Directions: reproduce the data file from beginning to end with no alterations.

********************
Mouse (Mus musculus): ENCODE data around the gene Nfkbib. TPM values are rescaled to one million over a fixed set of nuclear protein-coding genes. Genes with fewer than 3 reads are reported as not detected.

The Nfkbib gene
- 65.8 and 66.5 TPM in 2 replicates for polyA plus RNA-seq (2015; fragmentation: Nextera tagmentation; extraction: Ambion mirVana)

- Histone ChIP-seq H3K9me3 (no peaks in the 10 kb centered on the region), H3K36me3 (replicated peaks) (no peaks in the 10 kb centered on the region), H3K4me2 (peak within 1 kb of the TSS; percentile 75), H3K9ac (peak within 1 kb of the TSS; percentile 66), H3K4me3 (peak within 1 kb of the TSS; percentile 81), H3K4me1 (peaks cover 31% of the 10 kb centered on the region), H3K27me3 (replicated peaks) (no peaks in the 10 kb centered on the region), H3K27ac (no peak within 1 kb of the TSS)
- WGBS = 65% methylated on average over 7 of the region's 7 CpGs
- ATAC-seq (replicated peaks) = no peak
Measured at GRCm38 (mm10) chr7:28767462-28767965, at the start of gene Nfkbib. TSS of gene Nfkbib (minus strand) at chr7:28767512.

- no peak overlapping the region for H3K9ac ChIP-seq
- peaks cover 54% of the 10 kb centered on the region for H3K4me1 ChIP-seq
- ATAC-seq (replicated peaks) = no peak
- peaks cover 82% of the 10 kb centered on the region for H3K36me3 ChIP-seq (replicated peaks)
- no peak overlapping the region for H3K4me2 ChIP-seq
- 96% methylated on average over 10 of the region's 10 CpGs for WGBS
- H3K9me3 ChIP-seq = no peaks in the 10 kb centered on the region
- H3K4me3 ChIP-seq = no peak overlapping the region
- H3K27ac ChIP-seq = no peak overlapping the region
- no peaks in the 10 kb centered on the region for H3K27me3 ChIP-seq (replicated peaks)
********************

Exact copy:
Mouse (Mus musculus): ENCODE data around the gene Nfkbib. TPM values are rescaled to one million over a fixed set of nuclear protein-coding genes. Genes with fewer than 3 reads are reported as not detected.

The Nfkbib gene
- 65.8 and 66.5 TPM in 2 replicates for polyA plus RNA-seq (2015; fragmentation: Nextera tagmentation; extraction: Ambion mirVana)

- Histone ChIP-seq H3K9me3 (no peaks in the 10 kb centered on the region), H3K36me3 (replicated peaks) (no peaks in the 10 kb centered on the region), H3K4me2 (peak within 1 kb of the TSS; percentile 75), H3K9ac (peak within 1 kb of the TSS; percentile 66), H3K4me3 (peak within 1 kb of the TSS; percentile 81), H3K4me1 (peaks cover 31% of the 10 kb centered on the region), H3K27me3 (replicated peaks) (no peaks in the 10 kb centered on the region), H3K27ac (no peak within 1 kb of the TSS)
- WGBS = 65% methylated on average over 7 of the region's 7 CpGs
- ATAC-seq (replicated peaks) = no peak
Measured at GRCm38 (mm10) chr7:28767462-28767965, at the start of gene Nfkbib. TSS of gene Nfkbib (minus strand) at chr7:28767512.

- no peak overlapping the region for H3K9ac ChIP-seq
- peaks cover 54% of the 10 kb centered on the region for H3K4me1 ChIP-seq
- ATAC-seq (replicated peaks) = no peak
- peaks cover 82% of the 10 kb centered on the region for H3K36me3 ChIP-seq (replicated peaks)
- no peak overlapping the region for H3K4me2 ChIP-seq
- 96% methylated on average over 10 of the region's 10 CpGs for WGBS
- H3K9me3 ChIP-seq = no peaks in the 10 kb centered on the region
- H3K4me3 ChIP-seq = no peak overlapping the region
- H3K27ac ChIP-seq = no peak overlapping the region
- no peaks in the 10 kb centered on the region for H3K27me3 ChIP-seq (replicated peaks)